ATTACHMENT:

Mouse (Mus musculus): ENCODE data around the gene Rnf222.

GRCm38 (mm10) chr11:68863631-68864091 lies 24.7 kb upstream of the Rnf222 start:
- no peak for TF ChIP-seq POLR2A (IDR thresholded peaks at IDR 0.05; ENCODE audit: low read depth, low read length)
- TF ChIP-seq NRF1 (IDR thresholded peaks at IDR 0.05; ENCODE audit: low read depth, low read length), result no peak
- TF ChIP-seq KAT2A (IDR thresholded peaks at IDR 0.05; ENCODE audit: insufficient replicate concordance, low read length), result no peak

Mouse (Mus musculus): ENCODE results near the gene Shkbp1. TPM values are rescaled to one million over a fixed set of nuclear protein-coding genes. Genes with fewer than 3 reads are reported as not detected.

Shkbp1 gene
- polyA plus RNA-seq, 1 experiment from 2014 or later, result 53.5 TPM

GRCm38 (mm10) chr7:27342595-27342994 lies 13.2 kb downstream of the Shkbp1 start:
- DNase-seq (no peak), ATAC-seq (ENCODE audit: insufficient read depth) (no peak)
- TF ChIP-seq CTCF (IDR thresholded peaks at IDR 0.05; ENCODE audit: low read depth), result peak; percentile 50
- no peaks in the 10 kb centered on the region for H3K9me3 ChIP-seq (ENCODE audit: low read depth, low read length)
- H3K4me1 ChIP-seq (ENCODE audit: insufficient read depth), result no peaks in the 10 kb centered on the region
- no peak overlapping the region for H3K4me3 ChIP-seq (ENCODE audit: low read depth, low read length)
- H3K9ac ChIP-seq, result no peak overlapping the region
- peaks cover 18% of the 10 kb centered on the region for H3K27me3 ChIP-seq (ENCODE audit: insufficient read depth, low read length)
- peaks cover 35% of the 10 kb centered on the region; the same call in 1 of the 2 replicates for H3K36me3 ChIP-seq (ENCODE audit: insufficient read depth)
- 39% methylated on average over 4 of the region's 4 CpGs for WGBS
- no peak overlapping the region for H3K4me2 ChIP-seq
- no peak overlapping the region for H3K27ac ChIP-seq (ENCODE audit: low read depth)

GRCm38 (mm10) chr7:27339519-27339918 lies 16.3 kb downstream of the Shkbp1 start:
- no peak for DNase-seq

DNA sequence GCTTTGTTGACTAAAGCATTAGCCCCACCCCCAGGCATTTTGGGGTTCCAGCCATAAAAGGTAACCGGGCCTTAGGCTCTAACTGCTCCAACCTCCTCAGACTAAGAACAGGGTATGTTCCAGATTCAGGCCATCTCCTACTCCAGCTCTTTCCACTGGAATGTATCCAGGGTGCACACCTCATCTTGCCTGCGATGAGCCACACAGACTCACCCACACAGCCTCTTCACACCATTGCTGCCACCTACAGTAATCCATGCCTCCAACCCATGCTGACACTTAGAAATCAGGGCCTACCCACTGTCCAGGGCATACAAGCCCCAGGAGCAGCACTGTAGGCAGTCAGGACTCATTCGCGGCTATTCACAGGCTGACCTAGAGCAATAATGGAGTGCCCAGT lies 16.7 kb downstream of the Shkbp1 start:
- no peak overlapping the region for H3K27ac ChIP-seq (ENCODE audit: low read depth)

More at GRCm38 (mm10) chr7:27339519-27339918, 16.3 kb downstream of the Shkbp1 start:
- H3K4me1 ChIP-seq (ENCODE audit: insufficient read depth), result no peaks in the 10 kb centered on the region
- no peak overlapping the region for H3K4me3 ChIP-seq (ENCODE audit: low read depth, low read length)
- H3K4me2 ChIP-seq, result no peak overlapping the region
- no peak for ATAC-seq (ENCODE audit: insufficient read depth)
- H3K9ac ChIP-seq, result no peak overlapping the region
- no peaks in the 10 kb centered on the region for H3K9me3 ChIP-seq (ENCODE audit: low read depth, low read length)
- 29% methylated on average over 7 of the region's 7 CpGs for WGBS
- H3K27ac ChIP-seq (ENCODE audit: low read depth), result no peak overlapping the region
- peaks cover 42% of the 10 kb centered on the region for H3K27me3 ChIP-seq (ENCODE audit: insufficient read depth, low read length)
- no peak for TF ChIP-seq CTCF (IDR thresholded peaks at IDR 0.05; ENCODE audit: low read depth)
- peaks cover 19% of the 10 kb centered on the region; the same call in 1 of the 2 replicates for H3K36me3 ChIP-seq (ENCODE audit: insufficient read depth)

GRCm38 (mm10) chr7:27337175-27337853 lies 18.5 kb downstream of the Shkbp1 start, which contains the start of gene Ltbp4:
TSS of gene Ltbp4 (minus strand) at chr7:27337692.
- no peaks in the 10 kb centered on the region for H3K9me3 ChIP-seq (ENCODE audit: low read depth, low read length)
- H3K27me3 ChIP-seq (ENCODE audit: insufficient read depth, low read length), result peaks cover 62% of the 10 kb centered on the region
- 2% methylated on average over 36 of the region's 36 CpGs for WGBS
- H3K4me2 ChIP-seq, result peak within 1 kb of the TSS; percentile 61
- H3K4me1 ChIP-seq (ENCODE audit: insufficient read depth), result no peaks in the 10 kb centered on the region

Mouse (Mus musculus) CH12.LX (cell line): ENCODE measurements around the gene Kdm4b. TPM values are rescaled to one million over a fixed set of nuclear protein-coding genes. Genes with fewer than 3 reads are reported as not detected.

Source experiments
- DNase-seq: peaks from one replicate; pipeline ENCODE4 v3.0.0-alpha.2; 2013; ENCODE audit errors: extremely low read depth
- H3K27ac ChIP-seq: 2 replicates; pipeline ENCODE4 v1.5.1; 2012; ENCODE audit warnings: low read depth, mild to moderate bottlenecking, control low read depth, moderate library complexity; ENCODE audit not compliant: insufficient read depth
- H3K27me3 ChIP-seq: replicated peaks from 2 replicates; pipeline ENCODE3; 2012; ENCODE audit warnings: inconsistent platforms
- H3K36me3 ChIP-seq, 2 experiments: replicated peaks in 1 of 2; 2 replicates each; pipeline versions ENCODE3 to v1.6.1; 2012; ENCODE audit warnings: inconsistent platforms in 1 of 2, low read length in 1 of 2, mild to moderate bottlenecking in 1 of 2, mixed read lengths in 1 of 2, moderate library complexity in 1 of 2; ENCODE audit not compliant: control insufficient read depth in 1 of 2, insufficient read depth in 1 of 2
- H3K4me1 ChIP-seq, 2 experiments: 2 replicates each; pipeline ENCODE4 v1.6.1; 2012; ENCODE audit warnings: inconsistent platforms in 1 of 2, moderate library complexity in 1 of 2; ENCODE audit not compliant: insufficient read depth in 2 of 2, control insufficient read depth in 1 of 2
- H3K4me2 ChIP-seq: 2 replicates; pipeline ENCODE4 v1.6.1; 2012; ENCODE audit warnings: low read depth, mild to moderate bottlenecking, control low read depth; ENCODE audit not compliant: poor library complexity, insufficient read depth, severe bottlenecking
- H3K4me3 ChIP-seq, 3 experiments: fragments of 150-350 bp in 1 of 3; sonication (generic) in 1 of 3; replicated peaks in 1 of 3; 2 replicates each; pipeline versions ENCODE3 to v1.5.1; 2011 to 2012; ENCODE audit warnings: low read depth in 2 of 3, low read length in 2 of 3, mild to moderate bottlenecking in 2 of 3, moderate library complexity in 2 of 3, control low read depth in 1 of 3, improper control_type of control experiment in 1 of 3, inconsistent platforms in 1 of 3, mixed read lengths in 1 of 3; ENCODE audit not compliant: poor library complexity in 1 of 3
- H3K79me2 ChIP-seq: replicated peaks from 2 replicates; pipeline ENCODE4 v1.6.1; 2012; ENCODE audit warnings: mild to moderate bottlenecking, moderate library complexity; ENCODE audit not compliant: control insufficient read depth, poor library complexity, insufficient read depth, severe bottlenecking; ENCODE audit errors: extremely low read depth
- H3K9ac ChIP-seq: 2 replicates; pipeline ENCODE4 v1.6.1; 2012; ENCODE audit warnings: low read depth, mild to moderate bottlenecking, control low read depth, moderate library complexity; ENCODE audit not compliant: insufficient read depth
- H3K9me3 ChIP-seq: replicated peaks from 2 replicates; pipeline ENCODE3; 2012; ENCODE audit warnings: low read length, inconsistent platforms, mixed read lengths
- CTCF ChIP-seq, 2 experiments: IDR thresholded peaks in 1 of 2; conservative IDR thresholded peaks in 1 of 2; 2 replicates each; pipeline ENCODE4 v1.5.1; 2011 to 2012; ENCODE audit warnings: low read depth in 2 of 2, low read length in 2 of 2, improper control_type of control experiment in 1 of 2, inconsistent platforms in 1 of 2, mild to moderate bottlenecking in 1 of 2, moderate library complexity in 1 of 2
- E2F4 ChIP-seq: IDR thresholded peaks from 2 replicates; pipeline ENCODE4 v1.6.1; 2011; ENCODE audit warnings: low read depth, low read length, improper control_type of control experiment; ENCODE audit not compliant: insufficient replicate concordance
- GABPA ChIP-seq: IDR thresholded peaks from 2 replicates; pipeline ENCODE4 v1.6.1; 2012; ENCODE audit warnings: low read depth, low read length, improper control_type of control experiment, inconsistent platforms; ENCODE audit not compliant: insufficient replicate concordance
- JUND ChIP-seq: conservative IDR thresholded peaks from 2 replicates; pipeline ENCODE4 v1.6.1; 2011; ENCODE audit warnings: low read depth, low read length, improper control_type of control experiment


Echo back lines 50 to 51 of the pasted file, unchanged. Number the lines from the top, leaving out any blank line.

- H3K4me1 ChIP-seq, 2 experiments: 2 replicates each; pipeline ENCODE4 v1.6.1; 2012; ENCODE audit warnings: inconsistent platforms in 1 of 2, moderate library complexity in 1 of 2; ENCODE audit not compliant: insufficient read depth in 2 of 2, control insufficient read depth in 1 of 2
- H3K4me2 ChIP-seq: 2 replicates; pipeline ENCODE4 v1.6.1; 2012; ENCODE audit warnings: low read depth, mild to moderate bottlenecking, control low read depth; ENCODE audit not compliant: poor library complexity, insufficient read depth, severe bottlenecking